‘House on Haunted Hill’ (1959) is a gem of a film. I’ve watched it for years now and I have a great time doing so every time. The house is spooky, the jumps scary, and the shrieks ear piercing, just the way they should be!
Vincent Price does an outstanding job as Frederick Loren, an eccentric millionaire who devises a plan; he invites five seemingly random people to an old house he rents for a party in the hopes that the “haunted house” will do the deed of killing off his greedy wife for him. However, his wife Annabelle (Carol Ohmart) has no intention of going quietly and has dastardly plans of her own. Who will survive this night is anyone’s guess.
Frederick’s incentive is simple: $50,000 is to be split amongst any of the guests who remain in the house the entire evening and live to see the morning. It’s a simple enough premise if it wasn’t complicated by floating ghosts, falling chandeliers, vats of acid, walking skeletons, and hanging guests!
I love this movie because it doesn’t take itself serious. It is standard haunted house fare, a big house, isolated and locked down with only one entrance that can’t be opened until dawn of the next morning. Two creepy caretakers, lots of rooms with bars on the windows, and plenty of hidden passages make finding a way out impossible and give the nefarious plenty of opportunities to conduct their dastardly deeds. Cheesy gags that are purposely meant to frighten the guests but are not real in the context of the story add to the mischievousness.
Throw in the psycho guest who believes in ghost and babbles constantly about the evil history of the house (the owner of the house in this story), the Doctor that seems to be present in every haunted house story, the alpha male hero of the group, and the easily frightened woman with a scream that can shatter glass, and you’re in for a great time even if it is fairly predictable.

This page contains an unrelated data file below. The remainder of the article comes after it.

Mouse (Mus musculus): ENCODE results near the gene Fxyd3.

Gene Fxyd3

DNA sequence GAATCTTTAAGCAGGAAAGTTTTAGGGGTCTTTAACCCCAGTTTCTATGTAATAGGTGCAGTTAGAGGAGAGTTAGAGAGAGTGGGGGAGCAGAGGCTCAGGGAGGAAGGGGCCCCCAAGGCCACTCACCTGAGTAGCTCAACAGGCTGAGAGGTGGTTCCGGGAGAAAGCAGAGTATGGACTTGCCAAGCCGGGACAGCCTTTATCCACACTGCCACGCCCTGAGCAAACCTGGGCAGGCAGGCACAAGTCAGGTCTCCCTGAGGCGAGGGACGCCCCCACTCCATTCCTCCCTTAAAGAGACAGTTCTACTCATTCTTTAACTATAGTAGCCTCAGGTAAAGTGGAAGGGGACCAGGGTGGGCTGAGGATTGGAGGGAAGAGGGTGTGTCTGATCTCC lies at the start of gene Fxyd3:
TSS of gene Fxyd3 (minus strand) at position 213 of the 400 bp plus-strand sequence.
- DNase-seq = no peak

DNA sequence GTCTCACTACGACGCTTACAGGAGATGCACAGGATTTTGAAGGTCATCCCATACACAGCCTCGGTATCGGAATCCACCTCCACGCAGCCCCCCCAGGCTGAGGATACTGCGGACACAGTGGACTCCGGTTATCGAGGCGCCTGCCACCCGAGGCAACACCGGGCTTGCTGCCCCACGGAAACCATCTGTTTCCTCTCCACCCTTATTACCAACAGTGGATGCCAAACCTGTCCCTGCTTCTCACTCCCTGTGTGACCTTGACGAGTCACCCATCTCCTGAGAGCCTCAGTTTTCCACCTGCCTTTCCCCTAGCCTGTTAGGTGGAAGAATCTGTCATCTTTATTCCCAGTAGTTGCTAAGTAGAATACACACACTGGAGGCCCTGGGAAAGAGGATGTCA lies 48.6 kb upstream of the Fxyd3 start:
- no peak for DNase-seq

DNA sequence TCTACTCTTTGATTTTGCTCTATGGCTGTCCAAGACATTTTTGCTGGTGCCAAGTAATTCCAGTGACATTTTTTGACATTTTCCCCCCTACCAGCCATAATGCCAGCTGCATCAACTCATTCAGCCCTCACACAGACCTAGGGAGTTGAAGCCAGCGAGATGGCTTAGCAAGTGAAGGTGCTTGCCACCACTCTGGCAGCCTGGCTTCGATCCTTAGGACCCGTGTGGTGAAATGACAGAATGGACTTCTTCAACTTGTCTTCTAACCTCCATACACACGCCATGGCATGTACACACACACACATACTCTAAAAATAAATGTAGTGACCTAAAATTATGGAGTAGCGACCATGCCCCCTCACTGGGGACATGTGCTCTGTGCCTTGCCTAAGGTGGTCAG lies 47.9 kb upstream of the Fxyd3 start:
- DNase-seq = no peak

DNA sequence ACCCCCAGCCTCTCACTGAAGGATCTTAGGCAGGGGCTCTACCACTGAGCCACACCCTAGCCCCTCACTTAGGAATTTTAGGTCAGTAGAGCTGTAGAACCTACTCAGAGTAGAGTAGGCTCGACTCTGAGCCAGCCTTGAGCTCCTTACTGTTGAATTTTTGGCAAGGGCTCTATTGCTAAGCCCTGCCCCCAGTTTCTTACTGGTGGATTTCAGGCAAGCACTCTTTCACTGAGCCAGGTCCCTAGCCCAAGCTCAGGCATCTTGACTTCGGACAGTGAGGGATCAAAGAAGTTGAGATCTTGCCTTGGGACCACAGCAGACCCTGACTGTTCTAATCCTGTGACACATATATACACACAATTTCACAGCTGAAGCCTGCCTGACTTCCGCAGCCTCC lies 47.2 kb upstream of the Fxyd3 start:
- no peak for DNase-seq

There are enough of these type films that you have to really want to enjoy a film, and not critique it, to really understand why this film stands above most others. It is by no means a masterpiece of cinema but the actors all do great jobs portraying characters needed to make a story such as this come together. The house doesn’t detract, and the frights given by the gags you see make up for the shortage of any real ghostly frights elsewhere; this is one of the few haunted house movies I’ve seen where the house itself doesn’t deliver any frights.
‘House on Haunted Hill’ was directed by William Castle who was known for his in-theatre gimmicks. This movie was labeled as being filmed in “Emergo”, and during one scene where a skeleton walks towards Frederick’s wife, an actual skeleton hung on a wire would fly out from the side of the screen and float over the audience. Unfortunately the gimmick was short lived, once word got out about it the skeleton became the target of soda cups, sling shots and anything else that could be thrown at it. I would have loved to have seen it myself.
‘House on Haunted Hill’ is a typical Vincent Price classic and deservedly so. Go into it expecting such and you’re in for a great time.
The movie is embedded below for your viewing.